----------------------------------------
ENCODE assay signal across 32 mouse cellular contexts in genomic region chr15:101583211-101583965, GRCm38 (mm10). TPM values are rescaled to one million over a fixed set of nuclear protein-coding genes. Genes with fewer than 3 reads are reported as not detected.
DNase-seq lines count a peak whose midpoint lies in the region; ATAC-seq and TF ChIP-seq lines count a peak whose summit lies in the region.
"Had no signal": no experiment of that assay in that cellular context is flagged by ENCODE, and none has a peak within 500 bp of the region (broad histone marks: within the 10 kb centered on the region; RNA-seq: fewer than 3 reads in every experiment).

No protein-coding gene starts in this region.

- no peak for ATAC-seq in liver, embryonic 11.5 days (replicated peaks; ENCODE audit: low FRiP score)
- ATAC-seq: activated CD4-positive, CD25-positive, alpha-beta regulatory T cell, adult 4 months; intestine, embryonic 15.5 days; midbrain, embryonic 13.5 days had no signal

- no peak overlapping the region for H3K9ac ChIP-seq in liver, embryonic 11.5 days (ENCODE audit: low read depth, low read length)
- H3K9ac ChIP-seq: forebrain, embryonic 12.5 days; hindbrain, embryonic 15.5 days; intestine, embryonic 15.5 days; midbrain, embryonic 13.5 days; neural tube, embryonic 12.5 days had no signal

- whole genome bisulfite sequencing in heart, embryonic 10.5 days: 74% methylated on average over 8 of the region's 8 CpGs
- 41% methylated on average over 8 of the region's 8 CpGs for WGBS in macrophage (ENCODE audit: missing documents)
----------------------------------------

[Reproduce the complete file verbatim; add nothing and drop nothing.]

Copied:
ENCODE assay signal across 32 mouse cellular contexts in genomic region chr15:101583211-101583965, GRCm38 (mm10). TPM values are rescaled to one million over a fixed set of nuclear protein-coding genes. Genes with fewer than 3 reads are reported as not detected.
DNase-seq lines count a peak whose midpoint lies in the region; ATAC-seq and TF ChIP-seq lines count a peak whose summit lies in the region.
"Had no signal": no experiment of that assay in that cellular context is flagged by ENCODE, and none has a peak within 500 bp of the region (broad histone marks: within the 10 kb centered on the region; RNA-seq: fewer than 3 reads in every experiment).

No protein-coding gene starts in this region.

- no peak for ATAC-seq in liver, embryonic 11.5 days (replicated peaks; ENCODE audit: low FRiP score)
- ATAC-seq: activated CD4-positive, CD25-positive, alpha-beta regulatory T cell, adult 4 months; intestine, embryonic 15.5 days; midbrain, embryonic 13.5 days had no signal

- no peak overlapping the region for H3K9ac ChIP-seq in liver, embryonic 11.5 days (ENCODE audit: low read depth, low read length)
- H3K9ac ChIP-seq: forebrain, embryonic 12.5 days; hindbrain, embryonic 15.5 days; intestine, embryonic 15.5 days; midbrain, embryonic 13.5 days; neural tube, embryonic 12.5 days had no signal

- whole genome bisulfite sequencing in heart, embryonic 10.5 days: 74% methylated on average over 8 of the region's 8 CpGs
- 41% methylated on average over 8 of the region's 8 CpGs for WGBS in macrophage (ENCODE audit: missing documents)